Bill Mongelluzzo, August 5, 2014, JOC.com
The United Grain export terminal in Vancouver, Washington, which has been picketed by the International Longshore and Warehouse Union since dockworkers were locked out the facility in February 2013, is urging national farm interests to join the company in convincing the U.S. Department of Agriculture to assign inspectors so grain exports can return to normal.
“Denial of inspection services is damaging our business and threatens the farmers and customers we serve,” John Todd, vice president and operations manager at United Grain Corp., said Monday in a letter to Bob Stallman, president of the American Farm Bureau. The letter was shared with 22 other farm and grain groups across the country.
Contract negotiations between several Pacific Northwest grain terminals, including United Grain, and the ILWU are continuing on and off this summer. The parties met last week and are scheduled to resume talks Aug. 10-11 with assistance from the Federal Mediation and Conciliation Service.
The grain contract is separate from the coastwide contract being negotiated by the ILWU and the Pacific Maritime Association, and the grain companies are not PMA members. However, whenever the ILWU engages in contract talks with the grain handlers, it must recess the coastwide talks with the PMA. The coastwide contract expired on July 1 and ILWU members have been working at West Coast ports without a contract since then.
The Federal Grain Inspection Service is charged with the responsibility of inspecting and weighing U.S. grain for quality before it is exported. The FGIS is permitted to designate inspection responsibilities to other qualified agencies. Last year, the Washington State Department of Agriculture was designated to inspect the grain.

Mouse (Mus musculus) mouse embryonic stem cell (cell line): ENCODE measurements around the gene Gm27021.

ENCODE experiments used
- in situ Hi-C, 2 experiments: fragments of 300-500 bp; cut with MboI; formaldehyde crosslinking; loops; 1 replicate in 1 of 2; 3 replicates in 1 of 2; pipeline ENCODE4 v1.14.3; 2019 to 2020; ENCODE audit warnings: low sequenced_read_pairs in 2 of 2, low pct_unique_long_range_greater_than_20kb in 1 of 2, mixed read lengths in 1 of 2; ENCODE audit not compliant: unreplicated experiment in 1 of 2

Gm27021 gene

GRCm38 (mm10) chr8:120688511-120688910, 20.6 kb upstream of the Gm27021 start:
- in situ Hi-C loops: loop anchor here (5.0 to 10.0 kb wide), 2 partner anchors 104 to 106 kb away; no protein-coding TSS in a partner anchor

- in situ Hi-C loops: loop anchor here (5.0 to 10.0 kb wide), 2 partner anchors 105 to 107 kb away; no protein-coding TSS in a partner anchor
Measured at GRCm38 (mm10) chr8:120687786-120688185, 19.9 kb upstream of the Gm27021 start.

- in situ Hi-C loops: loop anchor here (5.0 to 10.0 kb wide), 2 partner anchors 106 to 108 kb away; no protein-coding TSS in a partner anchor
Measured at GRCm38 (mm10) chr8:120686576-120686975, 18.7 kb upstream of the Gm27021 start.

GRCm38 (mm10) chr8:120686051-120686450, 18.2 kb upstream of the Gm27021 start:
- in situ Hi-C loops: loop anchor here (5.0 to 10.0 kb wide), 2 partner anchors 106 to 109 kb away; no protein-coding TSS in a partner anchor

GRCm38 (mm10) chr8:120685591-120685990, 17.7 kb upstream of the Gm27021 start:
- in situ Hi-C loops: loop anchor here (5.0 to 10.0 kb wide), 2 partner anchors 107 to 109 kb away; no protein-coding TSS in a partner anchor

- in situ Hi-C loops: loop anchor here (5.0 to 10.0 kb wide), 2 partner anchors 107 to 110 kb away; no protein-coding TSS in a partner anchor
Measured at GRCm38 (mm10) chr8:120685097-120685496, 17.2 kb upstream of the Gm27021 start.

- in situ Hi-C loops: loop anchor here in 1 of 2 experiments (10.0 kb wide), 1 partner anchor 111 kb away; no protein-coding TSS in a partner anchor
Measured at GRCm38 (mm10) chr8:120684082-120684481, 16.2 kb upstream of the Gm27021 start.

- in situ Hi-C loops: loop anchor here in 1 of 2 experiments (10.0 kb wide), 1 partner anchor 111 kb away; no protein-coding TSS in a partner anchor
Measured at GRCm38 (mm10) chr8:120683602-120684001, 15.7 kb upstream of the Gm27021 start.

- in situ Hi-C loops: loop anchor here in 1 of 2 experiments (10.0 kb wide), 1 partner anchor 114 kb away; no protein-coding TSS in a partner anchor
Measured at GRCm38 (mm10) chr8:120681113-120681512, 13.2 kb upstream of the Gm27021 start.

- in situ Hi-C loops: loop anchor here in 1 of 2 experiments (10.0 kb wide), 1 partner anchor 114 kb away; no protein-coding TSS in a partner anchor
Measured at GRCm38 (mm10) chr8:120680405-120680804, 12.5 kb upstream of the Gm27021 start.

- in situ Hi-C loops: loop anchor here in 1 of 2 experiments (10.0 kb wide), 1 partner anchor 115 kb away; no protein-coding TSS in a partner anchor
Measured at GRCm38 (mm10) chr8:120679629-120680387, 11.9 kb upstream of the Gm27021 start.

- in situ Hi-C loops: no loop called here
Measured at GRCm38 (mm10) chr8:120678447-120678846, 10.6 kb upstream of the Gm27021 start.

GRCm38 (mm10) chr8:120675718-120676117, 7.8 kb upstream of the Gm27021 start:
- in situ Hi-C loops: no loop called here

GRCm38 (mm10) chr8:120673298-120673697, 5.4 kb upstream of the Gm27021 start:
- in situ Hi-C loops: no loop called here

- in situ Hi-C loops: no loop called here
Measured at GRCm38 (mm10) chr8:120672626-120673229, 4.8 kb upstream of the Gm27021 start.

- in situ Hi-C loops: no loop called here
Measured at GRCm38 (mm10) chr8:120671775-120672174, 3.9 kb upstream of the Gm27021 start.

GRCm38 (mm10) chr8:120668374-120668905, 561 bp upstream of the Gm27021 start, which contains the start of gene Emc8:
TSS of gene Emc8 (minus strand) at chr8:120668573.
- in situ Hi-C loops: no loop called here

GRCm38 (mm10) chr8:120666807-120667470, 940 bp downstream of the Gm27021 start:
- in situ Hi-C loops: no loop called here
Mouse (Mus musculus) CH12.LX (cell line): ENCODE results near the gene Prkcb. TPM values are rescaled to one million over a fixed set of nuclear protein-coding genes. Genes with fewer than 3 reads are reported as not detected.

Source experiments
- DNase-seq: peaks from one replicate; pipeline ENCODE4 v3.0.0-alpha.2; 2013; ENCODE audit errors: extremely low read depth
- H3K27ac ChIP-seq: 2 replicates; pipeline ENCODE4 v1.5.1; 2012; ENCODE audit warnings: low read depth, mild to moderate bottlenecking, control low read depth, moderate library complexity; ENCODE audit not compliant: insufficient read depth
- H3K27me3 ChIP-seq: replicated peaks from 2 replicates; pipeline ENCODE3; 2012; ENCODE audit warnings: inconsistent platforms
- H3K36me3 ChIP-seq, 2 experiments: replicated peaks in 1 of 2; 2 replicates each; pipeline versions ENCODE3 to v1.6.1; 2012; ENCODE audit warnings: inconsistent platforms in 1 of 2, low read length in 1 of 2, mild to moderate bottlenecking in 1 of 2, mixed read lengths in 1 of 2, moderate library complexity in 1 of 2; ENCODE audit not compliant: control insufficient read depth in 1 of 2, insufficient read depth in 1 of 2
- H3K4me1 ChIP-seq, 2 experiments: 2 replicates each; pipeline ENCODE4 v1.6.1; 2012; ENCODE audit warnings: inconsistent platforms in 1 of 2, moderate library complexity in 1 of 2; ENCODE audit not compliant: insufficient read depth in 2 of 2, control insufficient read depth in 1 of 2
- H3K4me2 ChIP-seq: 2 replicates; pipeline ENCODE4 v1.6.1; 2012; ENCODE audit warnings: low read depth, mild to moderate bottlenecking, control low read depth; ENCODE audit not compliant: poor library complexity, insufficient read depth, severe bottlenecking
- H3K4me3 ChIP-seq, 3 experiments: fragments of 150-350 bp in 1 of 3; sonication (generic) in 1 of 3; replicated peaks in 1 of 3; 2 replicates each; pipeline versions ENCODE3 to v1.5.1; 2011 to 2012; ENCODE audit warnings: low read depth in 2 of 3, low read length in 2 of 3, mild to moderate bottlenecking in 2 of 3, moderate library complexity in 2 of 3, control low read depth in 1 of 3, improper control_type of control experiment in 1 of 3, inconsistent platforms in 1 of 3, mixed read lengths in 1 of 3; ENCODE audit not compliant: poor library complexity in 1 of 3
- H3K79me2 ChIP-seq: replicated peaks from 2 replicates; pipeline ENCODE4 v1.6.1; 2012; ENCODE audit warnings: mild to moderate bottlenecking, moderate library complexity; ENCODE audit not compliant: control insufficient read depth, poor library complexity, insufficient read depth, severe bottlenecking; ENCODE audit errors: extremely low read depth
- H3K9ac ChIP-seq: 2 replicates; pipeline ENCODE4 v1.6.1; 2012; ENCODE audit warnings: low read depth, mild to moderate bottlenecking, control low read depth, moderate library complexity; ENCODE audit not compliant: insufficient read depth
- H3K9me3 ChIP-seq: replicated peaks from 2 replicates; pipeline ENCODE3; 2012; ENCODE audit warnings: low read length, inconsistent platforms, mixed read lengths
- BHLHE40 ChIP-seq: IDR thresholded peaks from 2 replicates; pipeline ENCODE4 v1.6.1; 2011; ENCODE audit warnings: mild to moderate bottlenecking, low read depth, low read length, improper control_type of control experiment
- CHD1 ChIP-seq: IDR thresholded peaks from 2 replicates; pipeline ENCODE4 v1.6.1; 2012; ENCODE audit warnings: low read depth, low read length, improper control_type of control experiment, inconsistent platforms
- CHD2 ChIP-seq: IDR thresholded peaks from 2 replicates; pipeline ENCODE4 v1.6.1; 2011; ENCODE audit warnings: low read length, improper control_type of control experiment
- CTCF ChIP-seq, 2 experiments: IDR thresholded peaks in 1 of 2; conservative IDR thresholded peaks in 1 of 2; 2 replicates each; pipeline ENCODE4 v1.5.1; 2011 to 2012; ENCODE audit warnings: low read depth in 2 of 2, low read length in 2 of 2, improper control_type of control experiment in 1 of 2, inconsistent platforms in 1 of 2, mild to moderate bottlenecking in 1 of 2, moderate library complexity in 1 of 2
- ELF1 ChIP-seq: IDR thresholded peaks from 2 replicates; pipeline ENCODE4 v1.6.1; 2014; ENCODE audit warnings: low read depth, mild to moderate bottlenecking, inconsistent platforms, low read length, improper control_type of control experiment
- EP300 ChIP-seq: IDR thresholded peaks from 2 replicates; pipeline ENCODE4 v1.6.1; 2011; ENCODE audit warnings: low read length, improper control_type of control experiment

WSDA last fall expressed concern about the safety of its inspectors because of the continuing picketing of the United Grain terminal by ILWU members. In October, Washington state patrol officers were assigned to provide escorts for the state agriculture inspectors.
Last month, however, Washington Gov. Jay Inslee announced he was terminating the state patrol escorts for budgetary reasons, and WSDA stopped sending its inspectors to the United Grain facility. The company is therefore requesting that federal grain inspectors replace the state inspectors.
However, USDA’s Undersecretary Edward Avalos denied the request, citing safety concerns for federal inspectors because of the picketers. United Grain responded that security personnel provided by the Port of Vancouver, Washington, are available to provide safe passage for inspectors, and reports performed this past year by state and federal agencies concluded that the safety of inspectors was being protected.
United Grain in July was able to secure two waivers to load grain without inspections, but the total grain loaded onto the two vessels was less than 3 million bushels, said Pat McCormick, spokesman for the Pacific Northwest Grain Handlers Association.
United Grain today secured two additional waivers for August. The facility is scheduled to export 17 million bushels this month, but the two waivers will result in only a fraction of the grain being exported, he said.
The ILWU has stated throughout the conflict that its members work at several other grain terminals in the Pacific Northwest, as they have done for more than 70 years, under contracts that are fair for the workers and profitable for the grain companies.